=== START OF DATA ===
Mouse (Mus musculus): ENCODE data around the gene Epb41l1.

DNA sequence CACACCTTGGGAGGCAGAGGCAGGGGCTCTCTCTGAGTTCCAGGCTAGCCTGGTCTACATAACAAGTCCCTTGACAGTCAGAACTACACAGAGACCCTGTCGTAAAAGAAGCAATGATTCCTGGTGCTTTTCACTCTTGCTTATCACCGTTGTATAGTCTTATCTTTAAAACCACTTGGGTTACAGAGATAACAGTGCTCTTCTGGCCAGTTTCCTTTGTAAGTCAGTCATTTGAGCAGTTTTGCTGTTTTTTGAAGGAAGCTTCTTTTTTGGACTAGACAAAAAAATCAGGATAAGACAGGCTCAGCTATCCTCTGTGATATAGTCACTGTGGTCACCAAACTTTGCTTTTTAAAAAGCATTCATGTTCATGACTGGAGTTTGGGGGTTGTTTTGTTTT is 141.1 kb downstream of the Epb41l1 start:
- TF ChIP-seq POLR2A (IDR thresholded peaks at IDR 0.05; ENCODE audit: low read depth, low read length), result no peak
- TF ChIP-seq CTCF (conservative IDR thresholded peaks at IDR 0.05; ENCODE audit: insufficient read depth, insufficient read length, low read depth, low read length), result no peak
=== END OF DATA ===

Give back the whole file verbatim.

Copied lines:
Mouse (Mus musculus): ENCODE data around the gene Epb41l1.

DNA sequence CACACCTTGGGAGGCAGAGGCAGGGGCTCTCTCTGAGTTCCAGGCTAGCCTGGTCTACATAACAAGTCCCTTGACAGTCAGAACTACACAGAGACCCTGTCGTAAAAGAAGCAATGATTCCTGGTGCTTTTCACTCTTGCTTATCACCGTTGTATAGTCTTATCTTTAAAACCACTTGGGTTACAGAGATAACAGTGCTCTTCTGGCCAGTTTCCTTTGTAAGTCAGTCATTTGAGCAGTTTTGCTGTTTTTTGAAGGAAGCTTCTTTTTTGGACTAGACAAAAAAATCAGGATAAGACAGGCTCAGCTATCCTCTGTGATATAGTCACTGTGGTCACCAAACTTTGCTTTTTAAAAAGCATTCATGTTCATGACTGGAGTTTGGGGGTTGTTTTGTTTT is 141.1 kb downstream of the Epb41l1 start:
- TF ChIP-seq POLR2A (IDR thresholded peaks at IDR 0.05; ENCODE audit: low read depth, low read length), result no peak
- TF ChIP-seq CTCF (conservative IDR thresholded peaks at IDR 0.05; ENCODE audit: insufficient read depth, insufficient read length, low read depth, low read length), result no peak